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Court orders Prop B language change

HomeCity of AustinCourt orders Prop B language change

City Council was in session, promptly complied with the majority opinion

Save Austin Now won a significant victory today in the Texas Supreme Court regarding how the group’s initiative ordinance will be worded on the May 1 ballot as Proposition B.

Bill Aleshire
Bill Aleshire

Attorney Bill Aleshire, who represents Save Austin Now in challenging the ballot language, said, “We won. The Council must change the wording of the Prop B ballot.” (Case No. 21-0170.)

(Disclosure: Aleshire represented The Austin Bulldog in two public information lawsuits in 2011. He currently serves as volunteer attorney for the Bulldog’s public information requests.)

The City Council, which was holding a work session today, had a placeholder item on the agenda in case action was required.

A transcript of the meeting’s action in this matter shows the council complied by removing two words from the ballot language.

The previously worded ballot language was: “Shall an ordinance be adopted that would create a criminal offense and a penalty for anyone sitting or lying down on a public sidewalk or sleeping outdoors in and near the downtown area around the University of Texas campus; create a criminal offense and penalty for solicitation, defined as requesting money or another thing of value, at specific hours and locations or for solicitation in a public area that is deemed aggressive in manner; create a criminal offense and penalty for anyone camping in any public area not designated by the Parks and Recreation Department?”

Anne Morgan
Anne Morgan

City Attorney Anne Morgan, at the mayor’s request, stated the action required by the Supreme Court’s decision would require removing two words in the ballot language.

Hearing that, the council passed a motion at 4:30pm to remove the word “anyone” in two places.

That change is as follows, with strikethroughs showing where the words were removed:

“Shall an ordinance be adopted that would create a criminal offense and a penalty for anyone sitting or lying down on a public sidewalk or sleeping outdoors in and near the downtown area around the University of Texas campus; create a criminal offense and penalty for solicitation, defined as requesting money or another thing of value, at specific hours and locations or for solicitation in a public area that is deemed aggressive in manner; create a criminal offense and penalty for anyone camping in any public area not designated by the Parks and Recreation Department?”

Save Austin Now might sue after election

Aleshire said, “It also appears from the Opinion and Dissenting Opinion, that if the Council does not use the petitioned-ordinance’s caption on the ballot, then the election results could be challenged.”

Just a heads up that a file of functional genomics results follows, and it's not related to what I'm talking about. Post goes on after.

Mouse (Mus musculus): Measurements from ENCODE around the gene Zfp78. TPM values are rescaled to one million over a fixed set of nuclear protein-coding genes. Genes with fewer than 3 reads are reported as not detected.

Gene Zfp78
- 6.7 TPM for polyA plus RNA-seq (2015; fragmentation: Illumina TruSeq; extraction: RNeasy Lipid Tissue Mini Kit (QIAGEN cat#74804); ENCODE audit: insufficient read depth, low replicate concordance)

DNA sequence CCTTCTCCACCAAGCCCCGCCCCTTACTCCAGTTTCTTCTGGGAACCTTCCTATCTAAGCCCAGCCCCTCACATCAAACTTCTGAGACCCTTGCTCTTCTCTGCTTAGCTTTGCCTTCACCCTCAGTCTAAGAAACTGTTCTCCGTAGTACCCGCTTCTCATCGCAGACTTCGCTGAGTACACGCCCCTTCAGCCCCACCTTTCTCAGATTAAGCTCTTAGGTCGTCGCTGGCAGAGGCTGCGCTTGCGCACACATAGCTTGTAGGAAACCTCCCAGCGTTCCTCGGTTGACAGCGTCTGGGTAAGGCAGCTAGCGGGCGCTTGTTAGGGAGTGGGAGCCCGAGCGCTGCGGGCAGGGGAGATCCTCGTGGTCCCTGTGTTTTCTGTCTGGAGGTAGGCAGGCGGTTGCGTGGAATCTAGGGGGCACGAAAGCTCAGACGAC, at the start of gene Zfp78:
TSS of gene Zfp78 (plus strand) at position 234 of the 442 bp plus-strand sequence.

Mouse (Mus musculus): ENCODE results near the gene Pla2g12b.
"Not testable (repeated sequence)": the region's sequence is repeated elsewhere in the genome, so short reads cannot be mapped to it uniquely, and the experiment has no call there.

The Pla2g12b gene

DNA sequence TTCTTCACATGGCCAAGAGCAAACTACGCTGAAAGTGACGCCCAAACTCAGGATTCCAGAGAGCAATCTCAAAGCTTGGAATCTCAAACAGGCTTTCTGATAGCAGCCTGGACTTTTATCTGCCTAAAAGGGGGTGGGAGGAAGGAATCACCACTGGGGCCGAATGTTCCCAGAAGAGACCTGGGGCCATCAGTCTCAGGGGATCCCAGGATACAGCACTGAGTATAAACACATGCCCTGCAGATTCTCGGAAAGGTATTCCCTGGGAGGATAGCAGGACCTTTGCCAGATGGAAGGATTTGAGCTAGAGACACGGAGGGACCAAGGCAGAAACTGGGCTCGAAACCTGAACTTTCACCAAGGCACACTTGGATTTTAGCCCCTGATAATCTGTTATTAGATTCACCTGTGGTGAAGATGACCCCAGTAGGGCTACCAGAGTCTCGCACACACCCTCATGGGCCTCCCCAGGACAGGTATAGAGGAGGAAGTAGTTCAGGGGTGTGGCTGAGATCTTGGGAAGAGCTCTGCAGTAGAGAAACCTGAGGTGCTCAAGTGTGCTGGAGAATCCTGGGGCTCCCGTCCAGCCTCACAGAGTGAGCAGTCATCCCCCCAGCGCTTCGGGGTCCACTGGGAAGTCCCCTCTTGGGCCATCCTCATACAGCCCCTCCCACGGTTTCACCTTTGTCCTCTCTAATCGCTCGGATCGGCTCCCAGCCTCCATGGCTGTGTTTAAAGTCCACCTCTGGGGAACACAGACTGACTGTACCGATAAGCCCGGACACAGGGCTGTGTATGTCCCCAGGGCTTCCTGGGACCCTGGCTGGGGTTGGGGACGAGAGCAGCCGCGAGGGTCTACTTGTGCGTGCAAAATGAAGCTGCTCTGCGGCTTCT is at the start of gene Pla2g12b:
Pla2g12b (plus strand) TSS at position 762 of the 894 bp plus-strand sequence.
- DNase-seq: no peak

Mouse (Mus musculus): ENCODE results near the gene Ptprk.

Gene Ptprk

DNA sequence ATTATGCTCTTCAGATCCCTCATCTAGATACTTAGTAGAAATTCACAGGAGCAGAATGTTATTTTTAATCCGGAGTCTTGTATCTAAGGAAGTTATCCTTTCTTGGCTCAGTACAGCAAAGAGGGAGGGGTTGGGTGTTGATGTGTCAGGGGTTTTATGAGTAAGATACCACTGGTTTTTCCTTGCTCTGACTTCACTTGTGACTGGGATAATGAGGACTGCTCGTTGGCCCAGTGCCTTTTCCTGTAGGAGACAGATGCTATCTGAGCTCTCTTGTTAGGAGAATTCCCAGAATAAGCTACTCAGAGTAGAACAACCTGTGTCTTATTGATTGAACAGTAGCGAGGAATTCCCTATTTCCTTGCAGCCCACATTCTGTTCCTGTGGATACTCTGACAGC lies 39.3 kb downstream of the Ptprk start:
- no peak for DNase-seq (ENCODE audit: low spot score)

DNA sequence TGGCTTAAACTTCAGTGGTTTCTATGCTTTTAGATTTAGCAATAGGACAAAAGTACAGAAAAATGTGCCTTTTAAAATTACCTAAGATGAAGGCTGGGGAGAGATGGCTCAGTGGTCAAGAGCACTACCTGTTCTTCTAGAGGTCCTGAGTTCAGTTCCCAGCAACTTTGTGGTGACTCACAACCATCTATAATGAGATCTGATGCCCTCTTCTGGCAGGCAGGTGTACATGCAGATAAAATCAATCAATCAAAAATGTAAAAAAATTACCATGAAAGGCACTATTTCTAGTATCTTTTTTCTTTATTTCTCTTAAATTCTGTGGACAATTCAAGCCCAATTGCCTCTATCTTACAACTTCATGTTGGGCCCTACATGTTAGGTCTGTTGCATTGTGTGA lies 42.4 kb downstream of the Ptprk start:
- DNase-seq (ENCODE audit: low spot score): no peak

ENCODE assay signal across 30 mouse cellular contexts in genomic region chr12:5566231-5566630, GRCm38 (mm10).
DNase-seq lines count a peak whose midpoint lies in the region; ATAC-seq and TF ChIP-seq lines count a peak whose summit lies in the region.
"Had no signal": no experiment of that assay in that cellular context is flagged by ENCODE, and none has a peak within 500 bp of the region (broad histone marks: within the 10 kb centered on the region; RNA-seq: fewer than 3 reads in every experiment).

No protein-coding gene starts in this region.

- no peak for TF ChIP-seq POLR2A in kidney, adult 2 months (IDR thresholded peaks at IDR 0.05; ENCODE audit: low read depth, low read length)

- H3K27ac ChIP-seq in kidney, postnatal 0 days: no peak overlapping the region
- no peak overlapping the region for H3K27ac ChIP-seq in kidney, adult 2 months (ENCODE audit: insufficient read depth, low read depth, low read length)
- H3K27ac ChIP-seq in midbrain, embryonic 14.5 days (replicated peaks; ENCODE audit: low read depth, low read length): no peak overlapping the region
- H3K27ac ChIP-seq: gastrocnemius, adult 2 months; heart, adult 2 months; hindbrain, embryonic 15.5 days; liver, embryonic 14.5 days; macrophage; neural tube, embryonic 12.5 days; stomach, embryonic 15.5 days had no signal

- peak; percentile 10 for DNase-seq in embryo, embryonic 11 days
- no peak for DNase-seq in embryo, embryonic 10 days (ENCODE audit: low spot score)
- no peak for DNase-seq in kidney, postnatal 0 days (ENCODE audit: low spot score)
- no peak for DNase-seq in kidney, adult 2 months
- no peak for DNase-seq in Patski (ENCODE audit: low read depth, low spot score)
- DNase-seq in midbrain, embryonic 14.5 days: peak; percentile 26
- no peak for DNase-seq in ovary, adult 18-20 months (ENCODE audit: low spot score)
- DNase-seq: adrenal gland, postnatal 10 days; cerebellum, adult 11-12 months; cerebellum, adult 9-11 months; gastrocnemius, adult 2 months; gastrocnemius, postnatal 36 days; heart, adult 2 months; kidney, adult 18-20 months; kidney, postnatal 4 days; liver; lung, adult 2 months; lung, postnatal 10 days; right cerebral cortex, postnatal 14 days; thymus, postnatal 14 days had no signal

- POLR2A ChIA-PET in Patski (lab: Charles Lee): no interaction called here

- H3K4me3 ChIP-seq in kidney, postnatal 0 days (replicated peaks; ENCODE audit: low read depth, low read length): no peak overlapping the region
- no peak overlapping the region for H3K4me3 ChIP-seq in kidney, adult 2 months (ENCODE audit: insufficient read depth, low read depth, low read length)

“Justices held that the City Council was required to use the neutral wording of the caption in the proposed ordinance as the ballot language because the City Charter requires it.

“The Opinion and Dissenting Opinion can both be read as a strong warning to the Council: If the Council does not adopt the ballot language as required by the City Charter and Prop B fails, then an election challenge is likely to be successful.

Any decision to sue would have to be made by Save Austin Now, Aleshire said.

Matt Mackowiak

In response to The Austin Bulldog’s request for a statement as to whether Save Austin Now might sue if it loses the election, Matt Mackowiak, who chairs the group, said, “It’s a distinct possibility.”

This story was updated at 6:36pm. The original story said the court’s opinion required removing the word “only” instead of “anyone.” The latter is correct.

Photo of Ken MartinTrust indicators: Ken Martin has been doing investigative reporting in the three-county Austin metro area since 1981. You can learn more about Ken on the About page.

Links to related documents:

Opinion of Texas Supreme Court in Case No. 21-0170, March 2, 2021 (9 pages)

Dissent of Texas Supreme Court in Case No. 21-0170, March 2, 2021 (7 pages)

Notice of City Council action on Court’s Order, Case No. 21-0170, March 2, 2021 (6 pages)

Links to related Bulldog coverage:

Texas Supreme Court wants a closer look, March 1, 2021

Save Austin Now takes case to Texas Supreme Court, February 25, 2021

City files response to Save Austin Now lawsuit, February 24, 2021

National Homelessness Law Center amicus brief in response to Relators’ Emergency Petition for Writ of Mandamus, February 25, 2021 (22 pages)

Response to the amicus brief from Bill Aleshire, attorney for the Relators, February 25, 2021 (1 page)

Save Austin Now petitioners file suit challenging ballot language, February 21, 2021

Council’s ballot language triggers lawsuit(s), August 11, 2018

Ballot language draws second lawsuit, August 17, 2018

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